"They called right before when their pick was up on the screen," said Wallace after stepping off a plane at the Des Moines International Airport Monday afternoon. "My phone rang and they told me they were on the clock and were thinking about getting me. Then all of a sudden Coach Holmgren got on the phone and said, ‘Congratulations, you're a Seahawk.' I got really excited. He said they were drafting me as a quarterback and that's what they wanted me as."
Wallace received some bad press from NFL scouts in the months leading up to the draft for his insistence on staying at his desired position at the next level. He set ISU records for total offense and passing yards in a season after signing on as a JUCO transfer in 2001, and earned the Big 12's offensive newcomer of the year award as a junior.
The situation he enters in Seattle has Wallace optimistic for a number of different reasons.
"It's very encouraging, somebody giving me the opportunity to play quarterback," he said. "They believe in me and believe I can play quarterback at the next level. Hopefully good things will come out of the situations. It's just a whole learning process for me right now.
"I think my chances are good. It's going to be hard learning the whole West Coast offense. They have two quarterbacks there right now, (Matt) Hasselback and (Trent) Dilfer, and I'm going to go in and learn from them. They've been in the system. I just want to take my time and not rush anything. If I get the opportunity to play in the preseason, I just want to be productive."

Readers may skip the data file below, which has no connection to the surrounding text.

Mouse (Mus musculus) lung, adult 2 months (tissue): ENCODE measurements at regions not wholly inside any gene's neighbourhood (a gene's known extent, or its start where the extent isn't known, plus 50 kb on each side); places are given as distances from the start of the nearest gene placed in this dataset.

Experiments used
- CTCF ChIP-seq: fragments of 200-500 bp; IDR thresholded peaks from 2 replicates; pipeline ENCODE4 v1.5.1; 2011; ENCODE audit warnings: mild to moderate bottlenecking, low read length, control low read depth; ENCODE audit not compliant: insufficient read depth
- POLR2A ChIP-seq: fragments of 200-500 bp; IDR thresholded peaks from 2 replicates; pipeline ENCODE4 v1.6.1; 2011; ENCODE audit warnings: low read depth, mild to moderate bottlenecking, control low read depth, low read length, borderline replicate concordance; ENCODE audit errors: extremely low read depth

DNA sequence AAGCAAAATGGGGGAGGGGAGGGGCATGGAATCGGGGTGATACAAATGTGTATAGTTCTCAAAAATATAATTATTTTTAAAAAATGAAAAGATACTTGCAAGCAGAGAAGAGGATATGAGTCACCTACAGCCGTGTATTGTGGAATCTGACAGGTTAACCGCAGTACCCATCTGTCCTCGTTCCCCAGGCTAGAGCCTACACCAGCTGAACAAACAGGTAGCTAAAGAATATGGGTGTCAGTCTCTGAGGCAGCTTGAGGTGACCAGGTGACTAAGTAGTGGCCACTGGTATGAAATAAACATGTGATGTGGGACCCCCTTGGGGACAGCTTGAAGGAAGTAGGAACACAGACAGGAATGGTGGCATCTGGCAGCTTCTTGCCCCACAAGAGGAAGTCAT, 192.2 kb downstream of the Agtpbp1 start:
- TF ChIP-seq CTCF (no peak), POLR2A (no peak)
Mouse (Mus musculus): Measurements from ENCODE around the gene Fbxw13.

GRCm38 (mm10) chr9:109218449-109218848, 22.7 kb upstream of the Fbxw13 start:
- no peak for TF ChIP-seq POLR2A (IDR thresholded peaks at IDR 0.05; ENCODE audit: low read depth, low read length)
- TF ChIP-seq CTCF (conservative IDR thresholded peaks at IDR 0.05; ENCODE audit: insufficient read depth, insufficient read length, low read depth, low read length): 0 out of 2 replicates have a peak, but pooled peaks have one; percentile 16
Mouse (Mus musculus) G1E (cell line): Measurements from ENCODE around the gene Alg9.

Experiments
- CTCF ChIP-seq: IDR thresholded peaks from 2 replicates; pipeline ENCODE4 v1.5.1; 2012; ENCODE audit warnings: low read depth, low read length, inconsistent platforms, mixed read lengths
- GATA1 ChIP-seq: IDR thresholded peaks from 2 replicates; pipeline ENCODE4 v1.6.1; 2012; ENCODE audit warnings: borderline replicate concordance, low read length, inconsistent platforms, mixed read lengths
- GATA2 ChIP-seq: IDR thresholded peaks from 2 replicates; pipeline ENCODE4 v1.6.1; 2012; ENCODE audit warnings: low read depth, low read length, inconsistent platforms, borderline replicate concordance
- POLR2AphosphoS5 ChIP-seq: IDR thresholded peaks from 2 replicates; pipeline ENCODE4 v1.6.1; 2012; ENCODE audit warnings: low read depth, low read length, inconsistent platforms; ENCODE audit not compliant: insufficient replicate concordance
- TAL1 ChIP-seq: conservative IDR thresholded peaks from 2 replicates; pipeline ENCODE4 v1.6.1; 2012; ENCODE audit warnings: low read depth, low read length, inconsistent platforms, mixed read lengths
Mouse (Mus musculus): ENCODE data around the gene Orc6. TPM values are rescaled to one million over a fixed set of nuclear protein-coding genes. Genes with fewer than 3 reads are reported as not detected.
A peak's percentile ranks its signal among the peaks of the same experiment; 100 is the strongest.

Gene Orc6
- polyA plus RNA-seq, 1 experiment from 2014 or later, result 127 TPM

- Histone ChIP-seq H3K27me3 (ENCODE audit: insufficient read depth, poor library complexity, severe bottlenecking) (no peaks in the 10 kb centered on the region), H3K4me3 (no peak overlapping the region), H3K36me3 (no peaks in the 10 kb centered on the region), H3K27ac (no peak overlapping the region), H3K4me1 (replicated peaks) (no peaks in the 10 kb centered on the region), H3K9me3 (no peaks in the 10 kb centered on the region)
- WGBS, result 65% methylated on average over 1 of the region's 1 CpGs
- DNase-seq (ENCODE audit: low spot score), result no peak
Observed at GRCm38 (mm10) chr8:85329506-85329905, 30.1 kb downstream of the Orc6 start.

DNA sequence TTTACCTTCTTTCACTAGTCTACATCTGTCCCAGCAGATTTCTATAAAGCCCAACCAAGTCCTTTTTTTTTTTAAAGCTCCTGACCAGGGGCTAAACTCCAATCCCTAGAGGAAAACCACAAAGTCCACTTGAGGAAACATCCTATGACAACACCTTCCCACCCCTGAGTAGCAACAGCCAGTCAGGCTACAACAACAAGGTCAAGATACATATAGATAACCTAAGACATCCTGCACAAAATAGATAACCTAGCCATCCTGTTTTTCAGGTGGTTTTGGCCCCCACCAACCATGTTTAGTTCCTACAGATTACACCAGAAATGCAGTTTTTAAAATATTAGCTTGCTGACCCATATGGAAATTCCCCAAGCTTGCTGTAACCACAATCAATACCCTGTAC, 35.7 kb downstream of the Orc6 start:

Seahawks general manager Bob Ferguson was able to overlook Wallace's 5-foot-11, 196-pound frame and look at Wallace's skills and intangibles in making the former Cyclone his fourth-round choice.
"I'm not worried about his height so much as some people maybe are," said Ferguson in an interview with the Seattle Times. "But I know one thing: he's got great feet, he's a great competitor and I think he's going to really add a lot to what we bring coming off the bench and when he gets his chance to play."
"I'm definitely a fan of Mike Holmgren's," Wallace said. "He's a quarterback coach and helped groom Brett Favre. I know they've got good facilities and a great coaching staff, so I'm going to have a good time."
Surprisingly, the Seahawks were not one of the teams that had expressed much interest in Wallace leading up to Sunday. Pittsburgh, Tampa Bay, Miami and Kansas City were among the clubs that made the most inquiries.
"I never really had too much contact with Seattle and that's why it kind of surprised me," he said. "There were a lot of other teams, so I didn't really know what was going to happen."
With much of his family in northern California, Wallace will get to play closer to home.
"It's good for my family, because they can make some of the games," he said. "It's not a far flight from Sacramento. Just getting back to the West Coast is good, because I haven't been back there in a long time. I'm anxious to learn the West Coast offense, because it's going to be all new to me."
Wallace said he is scheduled to report for the first of two rookie camps next Friday, then will have a month off before heading back to Seattle for another.
He is one of at least four former Cyclones headed for the NFL, as linebacker Jeremy Loyd (Cincinnati), linebacker Matt Word (New England) and center Zach Butler (Carolina) signed free agent contracts since the conclusion of yesterday's draft.
Cornerback Atif Austin told CN he expects to sign on with a team by Tuesday.